• Paulaff
    4 years ago

    I tried Botox last fall, but got no relief. Then I changed neurologists & he recommended another treatment because sometimes it takes two rounds. So I did, in Jan. No help again.

    I guess I’m at the end of meds available for migraine prevention, so I don’t know what I’ll do next. Does anyone know of any drugs in other countries that are touting migraine prevention?

    Paula

  • technopeasant
    4 years ago

    I have read this site for about a year now and my thoughts are these. Many of you guys are not much better than me. I started having symptoms I recognize as migraine now when I was in about the sixth grade but, I just read the comment, about the burning ears symptom and remember my mother thinking it was a strange complaint when I was in the second grade. Now that I have a diagnosis at 62 I recognize so many things in my life as related to migraine. I am an nearly lifelong migraine sufferer, well might as well say lifelong. I also remember those hot ears always being on the same side as the migraines.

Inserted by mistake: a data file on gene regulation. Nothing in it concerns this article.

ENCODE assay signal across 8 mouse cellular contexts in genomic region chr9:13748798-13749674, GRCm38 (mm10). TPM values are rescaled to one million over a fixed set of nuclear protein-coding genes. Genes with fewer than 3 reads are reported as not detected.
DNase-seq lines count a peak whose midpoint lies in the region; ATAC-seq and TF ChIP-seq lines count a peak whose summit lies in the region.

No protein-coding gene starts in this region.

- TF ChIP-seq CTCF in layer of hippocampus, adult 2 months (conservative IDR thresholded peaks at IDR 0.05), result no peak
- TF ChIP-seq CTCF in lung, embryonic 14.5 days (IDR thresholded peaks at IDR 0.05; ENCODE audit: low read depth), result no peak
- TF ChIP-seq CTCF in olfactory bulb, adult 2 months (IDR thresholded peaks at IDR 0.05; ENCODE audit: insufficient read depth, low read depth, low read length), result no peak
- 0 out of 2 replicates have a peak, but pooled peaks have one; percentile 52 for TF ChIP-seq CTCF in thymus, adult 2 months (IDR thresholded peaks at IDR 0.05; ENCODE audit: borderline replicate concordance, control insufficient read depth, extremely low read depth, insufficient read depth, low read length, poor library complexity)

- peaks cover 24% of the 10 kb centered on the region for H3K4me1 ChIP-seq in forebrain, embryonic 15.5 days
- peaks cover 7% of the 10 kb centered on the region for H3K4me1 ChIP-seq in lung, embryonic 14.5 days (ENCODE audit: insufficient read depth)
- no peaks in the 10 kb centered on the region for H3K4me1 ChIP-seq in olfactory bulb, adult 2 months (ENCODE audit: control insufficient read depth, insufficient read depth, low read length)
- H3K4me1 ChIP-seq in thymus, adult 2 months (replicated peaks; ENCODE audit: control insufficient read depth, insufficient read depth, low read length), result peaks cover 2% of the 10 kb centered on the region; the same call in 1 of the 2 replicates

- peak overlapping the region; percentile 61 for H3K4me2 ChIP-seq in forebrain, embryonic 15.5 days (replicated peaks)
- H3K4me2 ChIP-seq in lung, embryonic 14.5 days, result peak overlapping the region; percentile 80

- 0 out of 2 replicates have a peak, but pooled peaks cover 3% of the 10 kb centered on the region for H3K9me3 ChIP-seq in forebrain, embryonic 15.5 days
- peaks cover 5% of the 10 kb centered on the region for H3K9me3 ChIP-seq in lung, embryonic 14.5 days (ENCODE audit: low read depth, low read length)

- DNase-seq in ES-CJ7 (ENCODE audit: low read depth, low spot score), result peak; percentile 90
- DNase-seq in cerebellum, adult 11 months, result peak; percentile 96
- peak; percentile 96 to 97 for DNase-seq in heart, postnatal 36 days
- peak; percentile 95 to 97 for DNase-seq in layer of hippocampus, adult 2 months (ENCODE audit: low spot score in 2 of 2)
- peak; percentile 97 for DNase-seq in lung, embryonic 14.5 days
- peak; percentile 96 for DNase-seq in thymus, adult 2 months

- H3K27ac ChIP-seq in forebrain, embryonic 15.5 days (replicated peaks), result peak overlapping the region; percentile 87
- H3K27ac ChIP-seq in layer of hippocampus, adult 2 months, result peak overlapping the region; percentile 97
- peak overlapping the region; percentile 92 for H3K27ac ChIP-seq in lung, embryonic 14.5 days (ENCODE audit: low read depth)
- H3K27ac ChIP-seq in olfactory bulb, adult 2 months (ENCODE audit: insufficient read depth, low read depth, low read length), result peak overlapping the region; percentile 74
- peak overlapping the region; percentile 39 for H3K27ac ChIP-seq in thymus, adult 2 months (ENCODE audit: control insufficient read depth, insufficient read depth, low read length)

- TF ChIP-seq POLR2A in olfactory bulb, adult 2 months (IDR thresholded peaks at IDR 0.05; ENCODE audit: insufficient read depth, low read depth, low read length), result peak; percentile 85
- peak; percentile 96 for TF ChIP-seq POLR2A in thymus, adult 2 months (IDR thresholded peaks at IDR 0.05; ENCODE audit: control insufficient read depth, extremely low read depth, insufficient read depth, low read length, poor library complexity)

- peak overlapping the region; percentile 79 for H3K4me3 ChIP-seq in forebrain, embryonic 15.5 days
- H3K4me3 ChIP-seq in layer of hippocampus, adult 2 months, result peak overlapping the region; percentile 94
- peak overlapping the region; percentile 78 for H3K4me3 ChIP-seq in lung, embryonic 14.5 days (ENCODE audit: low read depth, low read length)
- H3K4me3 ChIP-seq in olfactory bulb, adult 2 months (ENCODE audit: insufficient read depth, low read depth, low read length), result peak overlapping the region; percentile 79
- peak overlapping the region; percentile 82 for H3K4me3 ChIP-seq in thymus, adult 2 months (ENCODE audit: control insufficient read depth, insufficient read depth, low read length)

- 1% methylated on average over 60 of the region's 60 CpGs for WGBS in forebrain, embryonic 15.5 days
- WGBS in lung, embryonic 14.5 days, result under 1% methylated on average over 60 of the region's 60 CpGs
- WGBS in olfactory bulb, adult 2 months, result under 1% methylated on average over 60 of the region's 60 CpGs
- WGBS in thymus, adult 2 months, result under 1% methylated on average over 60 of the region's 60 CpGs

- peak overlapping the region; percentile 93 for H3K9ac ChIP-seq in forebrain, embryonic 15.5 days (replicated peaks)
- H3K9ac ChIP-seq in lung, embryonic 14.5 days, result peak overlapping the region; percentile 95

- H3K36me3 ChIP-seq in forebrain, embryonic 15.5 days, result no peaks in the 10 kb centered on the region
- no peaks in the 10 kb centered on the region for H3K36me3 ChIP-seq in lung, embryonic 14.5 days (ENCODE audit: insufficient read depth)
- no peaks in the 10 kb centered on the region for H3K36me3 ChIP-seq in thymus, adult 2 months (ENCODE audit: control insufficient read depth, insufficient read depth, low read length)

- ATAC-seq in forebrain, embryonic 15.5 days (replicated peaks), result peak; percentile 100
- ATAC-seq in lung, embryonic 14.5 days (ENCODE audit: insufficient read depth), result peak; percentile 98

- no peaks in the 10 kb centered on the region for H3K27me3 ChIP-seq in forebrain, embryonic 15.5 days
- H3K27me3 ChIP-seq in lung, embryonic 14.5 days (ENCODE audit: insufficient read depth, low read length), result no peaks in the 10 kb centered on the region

When I was in college at about 19 I had an attack that lasted over a year. My ears got so bad I had to have tubes installed like a kid. The ENT said I had so much fluid built up behind my eardrums and in the bone he knew of no other way to break the cycle of ear infections. Cortisone was new then and doctors didn’t have the experience with it they have now. He left me on it so long I almost died from the combination prednisone and antihistamine drug from adrenal cortex suppression. I was living in Nashville at that time and ask for a referral to Vanderbilt Allergy Clinic. I sought refuge there for “allergy problems” for about 10 years. I got really no better. One time the allergy doctor commented “your headaches sound like migraines sometimes?”. He continued on in his original thought with hardly a second spared. I am a man so migraines seemed out of place in his thoughts in those days, I guess. I suffer with hardly ever a migraine free day each month. When there are a few it is a monumentous occasion. I actually had such a two week period the first of June this year. But, Their back now!